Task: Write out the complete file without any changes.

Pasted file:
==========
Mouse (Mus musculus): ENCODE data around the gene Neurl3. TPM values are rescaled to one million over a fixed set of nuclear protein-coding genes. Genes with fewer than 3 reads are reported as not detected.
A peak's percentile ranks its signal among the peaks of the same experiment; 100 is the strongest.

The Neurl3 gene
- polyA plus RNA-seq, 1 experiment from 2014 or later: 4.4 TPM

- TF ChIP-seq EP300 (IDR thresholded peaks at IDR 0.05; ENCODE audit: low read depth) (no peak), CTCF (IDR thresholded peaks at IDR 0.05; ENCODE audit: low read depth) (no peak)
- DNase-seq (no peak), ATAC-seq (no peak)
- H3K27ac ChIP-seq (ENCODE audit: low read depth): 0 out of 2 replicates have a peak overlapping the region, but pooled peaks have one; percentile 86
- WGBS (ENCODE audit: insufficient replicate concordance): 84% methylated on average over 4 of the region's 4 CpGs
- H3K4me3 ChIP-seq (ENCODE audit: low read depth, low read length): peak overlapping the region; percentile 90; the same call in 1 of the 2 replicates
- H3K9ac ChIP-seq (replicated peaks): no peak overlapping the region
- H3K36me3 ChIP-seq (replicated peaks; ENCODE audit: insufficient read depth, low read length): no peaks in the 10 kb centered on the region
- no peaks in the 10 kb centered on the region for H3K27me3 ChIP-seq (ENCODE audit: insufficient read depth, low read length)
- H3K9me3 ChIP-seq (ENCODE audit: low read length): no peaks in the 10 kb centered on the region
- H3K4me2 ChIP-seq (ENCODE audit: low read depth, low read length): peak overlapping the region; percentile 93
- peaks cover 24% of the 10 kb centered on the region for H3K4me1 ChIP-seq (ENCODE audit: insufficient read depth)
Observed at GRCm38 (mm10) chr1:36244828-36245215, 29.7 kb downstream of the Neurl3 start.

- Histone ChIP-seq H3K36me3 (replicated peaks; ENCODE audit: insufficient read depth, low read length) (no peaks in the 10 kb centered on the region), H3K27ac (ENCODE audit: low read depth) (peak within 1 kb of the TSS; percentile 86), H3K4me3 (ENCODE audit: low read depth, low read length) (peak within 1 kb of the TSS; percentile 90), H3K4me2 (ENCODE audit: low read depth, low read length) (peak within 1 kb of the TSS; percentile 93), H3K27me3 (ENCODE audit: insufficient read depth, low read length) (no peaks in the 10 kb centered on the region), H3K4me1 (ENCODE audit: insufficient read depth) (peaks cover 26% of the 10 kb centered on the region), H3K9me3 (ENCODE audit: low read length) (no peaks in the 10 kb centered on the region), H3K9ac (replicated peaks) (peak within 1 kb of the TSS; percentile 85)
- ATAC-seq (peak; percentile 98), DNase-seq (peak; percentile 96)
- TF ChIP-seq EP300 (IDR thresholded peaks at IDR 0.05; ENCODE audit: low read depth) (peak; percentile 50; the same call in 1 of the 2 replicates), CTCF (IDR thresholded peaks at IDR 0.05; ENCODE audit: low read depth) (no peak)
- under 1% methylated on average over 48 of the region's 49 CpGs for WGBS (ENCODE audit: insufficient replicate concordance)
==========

Mouse (Mus musculus): ENCODE data around the gene Neurl3. TPM values are rescaled to one million over a fixed set of nuclear protein-coding genes. Genes with fewer than 3 reads are reported as not detected.
A peak's percentile ranks its signal among the peaks of the same experiment; 100 is the strongest.

The Neurl3 gene
- polyA plus RNA-seq, 1 experiment from 2014 or later: 4.4 TPM

- TF ChIP-seq EP300 (IDR thresholded peaks at IDR 0.05; ENCODE audit: low read depth) (no peak), CTCF (IDR thresholded peaks at IDR 0.05; ENCODE audit: low read depth) (no peak)
- DNase-seq (no peak), ATAC-seq (no peak)
- H3K27ac ChIP-seq (ENCODE audit: low read depth): 0 out of 2 replicates have a peak overlapping the region, but pooled peaks have one; percentile 86
- WGBS (ENCODE audit: insufficient replicate concordance): 84% methylated on average over 4 of the region's 4 CpGs
- H3K4me3 ChIP-seq (ENCODE audit: low read depth, low read length): peak overlapping the region; percentile 90; the same call in 1 of the 2 replicates
- H3K9ac ChIP-seq (replicated peaks): no peak overlapping the region
- H3K36me3 ChIP-seq (replicated peaks; ENCODE audit: insufficient read depth, low read length): no peaks in the 10 kb centered on the region
- no peaks in the 10 kb centered on the region for H3K27me3 ChIP-seq (ENCODE audit: insufficient read depth, low read length)
- H3K9me3 ChIP-seq (ENCODE audit: low read length): no peaks in the 10 kb centered on the region
- H3K4me2 ChIP-seq (ENCODE audit: low read depth, low read length): peak overlapping the region; percentile 93
- peaks cover 24% of the 10 kb centered on the region for H3K4me1 ChIP-seq (ENCODE audit: insufficient read depth)
Observed at GRCm38 (mm10) chr1:36244828-36245215, 29.7 kb downstream of the Neurl3 start.

- Histone ChIP-seq H3K36me3 (replicated peaks; ENCODE audit: insufficient read depth, low read length) (no peaks in the 10 kb centered on the region), H3K27ac (ENCODE audit: low read depth) (peak within 1 kb of the TSS; percentile 86), H3K4me3 (ENCODE audit: low read depth, low read length) (peak within 1 kb of the TSS; percentile 90), H3K4me2 (ENCODE audit: low read depth, low read length) (peak within 1 kb of the TSS; percentile 93), H3K27me3 (ENCODE audit: insufficient read depth, low read length) (no peaks in the 10 kb centered on the region), H3K4me1 (ENCODE audit: insufficient read depth) (peaks cover 26% of the 10 kb centered on the region), H3K9me3 (ENCODE audit: low read length) (no peaks in the 10 kb centered on the region), H3K9ac (replicated peaks) (peak within 1 kb of the TSS; percentile 85)
- ATAC-seq (peak; percentile 98), DNase-seq (peak; percentile 96)
- TF ChIP-seq EP300 (IDR thresholded peaks at IDR 0.05; ENCODE audit: low read depth) (peak; percentile 50; the same call in 1 of the 2 replicates), CTCF (IDR thresholded peaks at IDR 0.05; ENCODE audit: low read depth) (no peak)
- under 1% methylated on average over 48 of the region's 49 CpGs for WGBS (ENCODE audit: insufficient replicate concordance)